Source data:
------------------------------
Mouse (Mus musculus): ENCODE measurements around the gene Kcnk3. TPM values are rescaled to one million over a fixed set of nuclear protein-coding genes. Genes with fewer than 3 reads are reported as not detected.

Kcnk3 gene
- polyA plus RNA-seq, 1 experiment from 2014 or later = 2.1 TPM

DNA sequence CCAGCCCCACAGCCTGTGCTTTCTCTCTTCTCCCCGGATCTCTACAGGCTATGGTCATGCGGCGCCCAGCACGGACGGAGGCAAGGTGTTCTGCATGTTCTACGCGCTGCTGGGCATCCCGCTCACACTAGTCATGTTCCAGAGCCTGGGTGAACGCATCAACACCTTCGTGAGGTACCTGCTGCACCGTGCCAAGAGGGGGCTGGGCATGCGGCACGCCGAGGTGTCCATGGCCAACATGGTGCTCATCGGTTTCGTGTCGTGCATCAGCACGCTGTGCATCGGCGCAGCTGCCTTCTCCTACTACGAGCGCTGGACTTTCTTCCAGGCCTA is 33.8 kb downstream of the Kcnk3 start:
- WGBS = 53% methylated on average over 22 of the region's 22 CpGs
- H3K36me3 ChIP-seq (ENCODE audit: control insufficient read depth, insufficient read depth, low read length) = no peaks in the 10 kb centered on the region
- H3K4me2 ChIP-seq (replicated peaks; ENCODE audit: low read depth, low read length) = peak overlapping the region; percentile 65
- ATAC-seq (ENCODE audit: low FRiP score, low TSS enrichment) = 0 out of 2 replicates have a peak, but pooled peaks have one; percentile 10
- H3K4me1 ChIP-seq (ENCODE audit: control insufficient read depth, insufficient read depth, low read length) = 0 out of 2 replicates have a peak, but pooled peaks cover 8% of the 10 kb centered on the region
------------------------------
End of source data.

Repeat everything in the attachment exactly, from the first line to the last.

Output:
Mouse (Mus musculus): ENCODE measurements around the gene Kcnk3. TPM values are rescaled to one million over a fixed set of nuclear protein-coding genes. Genes with fewer than 3 reads are reported as not detected.

Kcnk3 gene
- polyA plus RNA-seq, 1 experiment from 2014 or later = 2.1 TPM

DNA sequence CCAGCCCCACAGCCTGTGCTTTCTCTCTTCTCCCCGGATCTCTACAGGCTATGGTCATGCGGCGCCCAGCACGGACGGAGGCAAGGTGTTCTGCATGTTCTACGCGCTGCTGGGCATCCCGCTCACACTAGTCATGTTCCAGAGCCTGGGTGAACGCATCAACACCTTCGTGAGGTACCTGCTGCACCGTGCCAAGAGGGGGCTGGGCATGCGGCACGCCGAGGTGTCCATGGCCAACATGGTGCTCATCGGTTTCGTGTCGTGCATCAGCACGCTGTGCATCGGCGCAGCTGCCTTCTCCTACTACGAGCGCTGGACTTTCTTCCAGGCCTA is 33.8 kb downstream of the Kcnk3 start:
- WGBS = 53% methylated on average over 22 of the region's 22 CpGs
- H3K36me3 ChIP-seq (ENCODE audit: control insufficient read depth, insufficient read depth, low read length) = no peaks in the 10 kb centered on the region
- H3K4me2 ChIP-seq (replicated peaks; ENCODE audit: low read depth, low read length) = peak overlapping the region; percentile 65
- ATAC-seq (ENCODE audit: low FRiP score, low TSS enrichment) = 0 out of 2 replicates have a peak, but pooled peaks have one; percentile 10
- H3K4me1 ChIP-seq (ENCODE audit: control insufficient read depth, insufficient read depth, low read length) = 0 out of 2 replicates have a peak, but pooled peaks cover 8% of the 10 kb centered on the region